Keeper of the Seven Keys
Keeper of the Seven Keys is a four-part album series by Helloween, composed of the band's second, third, and eleventh full-length studio albums and their latest live album.
Keeper of the Seven Keys: Part I is the second studio album by German power metal/heavy metal band Helloween, released in 1987. It is considered to be one of Helloween's best albums, as well credited by many to be the birth of power metal and also including elements made popular during the new wave of British heavy metal. "Future World" was released as a single and a music video was made for "Halloween." The band originally planned to release Keeper of the Seven Keys: Part I and Part II as a double album, but their record label refused, insisting that the albums be released separately.
The album was re-released in 1993 as a double CD with Keeper of the Seven Keys: Part II. It included the bonus tracks "Don't Run for Cover", "Living Ain't No Crime", and "Savage".
Keeper of the Seven Keys: Part II is Helloween's third studio album, released in 1988. The album capitalized on the success of Keeper of the Seven Keys: Part I and picks up where it left off. Michael Weikath starts to come back into the picture as one of the premier songwriters in the band writing some of the most popular tracks to date. The album is one of the most influential power metal albums of all time, and many say that it really shows off the band's talent during this period. Success bloomed all over Europe, Asia and even the United States. The album went gold in Germany and reached #108 in the US.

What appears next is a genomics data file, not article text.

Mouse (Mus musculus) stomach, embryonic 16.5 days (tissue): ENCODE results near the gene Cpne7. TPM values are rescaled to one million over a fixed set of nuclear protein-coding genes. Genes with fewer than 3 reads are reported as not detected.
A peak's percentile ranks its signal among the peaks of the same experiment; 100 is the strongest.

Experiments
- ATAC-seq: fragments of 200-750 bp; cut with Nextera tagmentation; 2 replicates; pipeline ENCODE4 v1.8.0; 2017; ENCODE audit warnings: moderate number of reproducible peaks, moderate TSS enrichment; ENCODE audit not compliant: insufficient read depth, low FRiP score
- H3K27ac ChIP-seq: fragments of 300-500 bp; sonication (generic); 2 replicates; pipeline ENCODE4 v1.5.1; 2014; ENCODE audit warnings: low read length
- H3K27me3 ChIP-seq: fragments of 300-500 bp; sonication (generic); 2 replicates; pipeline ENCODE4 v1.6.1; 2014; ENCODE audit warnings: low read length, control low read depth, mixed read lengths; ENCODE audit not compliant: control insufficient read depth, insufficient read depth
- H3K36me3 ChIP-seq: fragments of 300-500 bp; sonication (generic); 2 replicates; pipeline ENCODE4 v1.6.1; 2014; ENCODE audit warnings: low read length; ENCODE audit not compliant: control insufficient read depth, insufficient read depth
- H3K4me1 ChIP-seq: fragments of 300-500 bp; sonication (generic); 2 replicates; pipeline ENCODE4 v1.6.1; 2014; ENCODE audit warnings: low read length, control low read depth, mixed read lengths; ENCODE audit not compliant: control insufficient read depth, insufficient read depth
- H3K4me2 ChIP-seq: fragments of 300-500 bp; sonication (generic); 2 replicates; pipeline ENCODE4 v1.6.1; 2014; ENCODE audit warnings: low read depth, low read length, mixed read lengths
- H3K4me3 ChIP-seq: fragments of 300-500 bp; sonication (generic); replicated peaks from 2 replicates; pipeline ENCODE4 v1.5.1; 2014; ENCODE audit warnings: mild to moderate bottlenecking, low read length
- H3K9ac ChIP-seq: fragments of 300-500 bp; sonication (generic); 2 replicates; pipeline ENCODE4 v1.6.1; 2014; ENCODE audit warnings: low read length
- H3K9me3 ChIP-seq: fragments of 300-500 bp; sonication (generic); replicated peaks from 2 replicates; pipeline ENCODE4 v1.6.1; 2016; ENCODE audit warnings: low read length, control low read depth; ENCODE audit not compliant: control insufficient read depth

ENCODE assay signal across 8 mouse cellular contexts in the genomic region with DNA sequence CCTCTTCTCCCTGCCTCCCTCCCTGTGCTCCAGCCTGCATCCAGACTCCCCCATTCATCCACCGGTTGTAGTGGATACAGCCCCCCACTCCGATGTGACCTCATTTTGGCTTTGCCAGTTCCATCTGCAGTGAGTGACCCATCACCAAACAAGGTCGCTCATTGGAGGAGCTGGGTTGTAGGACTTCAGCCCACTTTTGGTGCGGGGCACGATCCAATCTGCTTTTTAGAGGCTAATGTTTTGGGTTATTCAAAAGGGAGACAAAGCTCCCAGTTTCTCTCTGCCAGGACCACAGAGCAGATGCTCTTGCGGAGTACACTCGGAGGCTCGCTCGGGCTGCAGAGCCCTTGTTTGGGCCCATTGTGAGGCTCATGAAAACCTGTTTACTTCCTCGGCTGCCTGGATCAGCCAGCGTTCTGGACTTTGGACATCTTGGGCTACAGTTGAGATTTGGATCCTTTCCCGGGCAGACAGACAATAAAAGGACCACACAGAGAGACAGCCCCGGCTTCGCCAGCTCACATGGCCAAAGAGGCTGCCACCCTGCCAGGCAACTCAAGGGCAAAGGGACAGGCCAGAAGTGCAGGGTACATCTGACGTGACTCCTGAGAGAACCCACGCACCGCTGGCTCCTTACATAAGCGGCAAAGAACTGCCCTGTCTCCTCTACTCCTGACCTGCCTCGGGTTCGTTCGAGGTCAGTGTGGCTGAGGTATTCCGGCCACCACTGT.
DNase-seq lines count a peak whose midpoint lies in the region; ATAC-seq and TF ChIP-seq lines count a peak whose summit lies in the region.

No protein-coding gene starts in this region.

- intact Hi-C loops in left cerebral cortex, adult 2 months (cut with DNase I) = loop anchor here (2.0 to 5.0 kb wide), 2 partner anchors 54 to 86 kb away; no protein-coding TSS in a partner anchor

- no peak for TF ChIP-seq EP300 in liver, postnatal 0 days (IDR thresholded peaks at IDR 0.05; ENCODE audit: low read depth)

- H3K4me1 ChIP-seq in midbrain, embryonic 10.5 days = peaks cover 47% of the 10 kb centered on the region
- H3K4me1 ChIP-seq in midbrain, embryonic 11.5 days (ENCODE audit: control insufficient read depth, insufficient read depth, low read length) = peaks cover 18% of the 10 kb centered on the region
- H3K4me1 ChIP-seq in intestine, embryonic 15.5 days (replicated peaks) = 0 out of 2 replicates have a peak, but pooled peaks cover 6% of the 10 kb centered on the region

The album starts off with a short instrumental "Invitation". The second track, "Eagle Fly Free" became a trademark of the band after this album. "You Always Walk Alone" is a song written by Michael Kiske, then a new member of the band. "Rise And Fall" is more a classic metal-sounding song played at breakneck speed and comical lyrics. "We Got The Right" is the sole power ballad of the album. "Save Us'" and "March of Time" were written by founder Kai Hansen.
The album contains two singles, which are "Dr. Stein" and "I Want Out". "Dr. Stein" has a very long and moody solo, played with a blues tinge, very unlike other solos in the album as well as an organ solo. "I Want Out" remains one of the band's most popular songs, and has been covered by Gamma Ray, HammerFall, LORD and Sonata Arctica. This song was written by Kai Hansen, and it's rumored to have to do with how he felt about Helloween, that maybe the band wasn't his anymore. The title track is the longest song of the album. Michael Weikath's "Eagle Fly Free", one of the well known songs of the album has also covered, as Kai Hansen's "I Want Out", by bands like Vision Divine, and Bassinvaders.
The album was re-released in 1993 as a double CD with Keeper of the Seven Keys: Part I. It included the bonus tracks "Don't Run for Cover", "Living Ain't No Crime", and "Savage".
Keeper of the Seven Keys – The Legacy is Helloween's eleventh studio album, released October 31, 2005. The musicians, Andi Deris (vocals), Michael Weikath (guitar), Markus Grosskopf (bass), Sascha Gerstner (guitar) and new addition Dani Löble (drums, ex-Rawhead Rexx), see this recording in direct context with their 1987 and 1988 classics Keeper of the Seven Keys: Part I and Part II. The album is a double CD with nearly 80 minutes playing time and comes in a digipack with 6 flaps. Keeper of the Seven Keys - The Legacy leans more towards the genre of progressive metal than the previous album, Rabbit Don't Come Easy, which was much more of a power metal album. It was produced by Charlie Bauerfeind (Blind Guardian, Halford, Rage) and features Blackmore's Night singer Candice Night on the track "Light the Universe".
This album was heavily criticized for being released on two CDs, since without the Japanese bonus track, it all fits onto one 80-minute CD.
The Legacy World Tour 2005/2006
Keeper of the Seven Keys - The Legacy World Tour 2005/2006 is a live album by Helloween, released in February 2007, recorded in São Paulo (Brazil), Sofia (Bulgaria) and Tokyo (Japan).